By Vish Gain for AMLi
US CRIMINALS are using popular payment apps such as Cash App, Venmo, Zelle and PayPal to launder money taken from the Covid-19 relief fund, CNBC reports.
Local law officials say criminals are taking advantage of the huge amount of funds available through the CARES Act, a $2.2 trillion economic stimulus passed by the US Congress in March. They’re using the money transfer apps to move the funds around, making the transactions harder to trace.
“I’ve never seen, in my 28 years’ experience, the amount of fraud that I’ve seen currently,” Roy Dotson, an assistant to the special agent in charge of the Secret Service, told CNBC.
“And I think that’s just based sheerly on the amount of money the CARES Act allocated into Covid-related fraud and stimulus.”
The Secret Service has 700 pending investigations related to the Paycheck Protection Program and the Unemployment Insurance Relief program. Dotson said in an increasing number of those cases, the suspects used one of the apps to move the stolen money.
So far, 80 defendants have been charged with attempting to steal more than $240 million from the PPP program, a Justice Department spokesman said.
Earlier this year, Tennessee rapper Fontrell Antonio Baines was arrested in Los Angeles after boasting about stealing from the unemployment payment funds in a music video. Using the stage name “Nuke Bizzle”, Baines released a video called ‘EDD’ on YouTube in which he boasts about getting rich through California’s Employment Development Department.
The rapper is facing charges of fraud, aggravated identity theft and interstate transportation of stolen property in connection with obtaining more than $1.2 million in Pandemic Unemployment Assistance benefits, CNBC reports.
Some of the funds he illegally obtained were via the Cash App, according to the complaint.
Authorities said the techniques used by money launderers to use money from the Covid-19 relief fund is the same as other schemes that take advantage of the ease and anonymity of transferring money through the apps.
“If you’re a bad guy, you find a way to get money illicitly. Now the money is in your account and they’re able to get it transferred in this peer-to-peer platform,” Detective Ricardo Pena told CNBC.
“Once in that peer-to-peer platform, they’ll go ahead and send it out to different accounts. It could be their account or there could be other associates that they’re sending money to.”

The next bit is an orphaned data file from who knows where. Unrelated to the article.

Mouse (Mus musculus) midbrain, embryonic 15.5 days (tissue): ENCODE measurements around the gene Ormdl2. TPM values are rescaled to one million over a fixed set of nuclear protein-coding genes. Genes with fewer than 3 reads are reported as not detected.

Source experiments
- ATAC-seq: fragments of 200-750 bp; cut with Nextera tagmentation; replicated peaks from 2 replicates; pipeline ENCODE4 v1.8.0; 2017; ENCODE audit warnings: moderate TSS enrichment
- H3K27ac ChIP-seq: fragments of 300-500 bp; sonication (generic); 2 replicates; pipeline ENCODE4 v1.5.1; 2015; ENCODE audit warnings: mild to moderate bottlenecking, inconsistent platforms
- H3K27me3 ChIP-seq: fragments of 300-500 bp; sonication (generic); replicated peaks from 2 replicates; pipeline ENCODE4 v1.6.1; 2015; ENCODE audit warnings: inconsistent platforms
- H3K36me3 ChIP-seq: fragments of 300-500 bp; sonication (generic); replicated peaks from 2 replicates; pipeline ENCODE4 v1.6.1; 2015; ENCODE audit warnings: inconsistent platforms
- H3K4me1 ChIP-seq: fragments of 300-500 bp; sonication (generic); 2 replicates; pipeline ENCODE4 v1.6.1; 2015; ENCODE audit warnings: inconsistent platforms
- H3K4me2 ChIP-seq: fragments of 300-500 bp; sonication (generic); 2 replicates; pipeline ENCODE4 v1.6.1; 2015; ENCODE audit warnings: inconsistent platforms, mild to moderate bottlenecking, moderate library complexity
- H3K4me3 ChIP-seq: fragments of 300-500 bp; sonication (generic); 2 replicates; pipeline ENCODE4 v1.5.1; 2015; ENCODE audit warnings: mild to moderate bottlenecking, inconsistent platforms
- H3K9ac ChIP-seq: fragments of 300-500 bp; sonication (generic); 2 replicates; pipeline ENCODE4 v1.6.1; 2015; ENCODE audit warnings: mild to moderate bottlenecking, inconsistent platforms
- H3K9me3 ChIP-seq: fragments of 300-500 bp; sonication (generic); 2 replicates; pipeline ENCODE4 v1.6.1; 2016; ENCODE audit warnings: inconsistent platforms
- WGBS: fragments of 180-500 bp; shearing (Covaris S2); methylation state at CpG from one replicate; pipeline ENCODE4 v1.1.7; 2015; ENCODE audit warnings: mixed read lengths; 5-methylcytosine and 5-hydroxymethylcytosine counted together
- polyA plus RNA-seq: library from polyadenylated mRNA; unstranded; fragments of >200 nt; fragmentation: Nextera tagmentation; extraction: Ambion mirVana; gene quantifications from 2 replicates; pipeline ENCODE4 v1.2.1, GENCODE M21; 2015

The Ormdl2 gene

Schemes that target app users who are interested in quick cash are posted on websites such as Instagram and Facebook. They offer ways to make money by sending and receiving money through one of the apps.
“They’ll be like, ‘Hey, listen, that $1 you send me, I could make it $10.’ And they’ll be like, ‘OK, so what is there to lose? One dollar is not a big deal,’” Pena told CNBC.
“Then what we will see is that it develops trust. They’re like, ‘All right, it worked with the dollar. Let me do $10.’ So $10 will maybe turn into $20, maybe $50. So that way they continue developing the trust.”
Cash App, the app that was used by Baines before his arrest, recently released a feature using artificial intelligence that can detect suspicious payments in the app and informs users of the fraud.
PayPal and Venmo use enhanced transaction monitoring to detect suspicious activity, harnessing keyword tracking, sanctions and watch list enforcement, a spokesman told CNBC. Zelle does not disclose fraud detection practices because it is offered primarily through mobile banking apps of other financial institutions, its network operator said in a statement.
Apptopia, a company which analyzes mobile app data, found that online complaints on Google Play and the App Store about fraud and scams have been on the increase this year, with the most related to Cash App.
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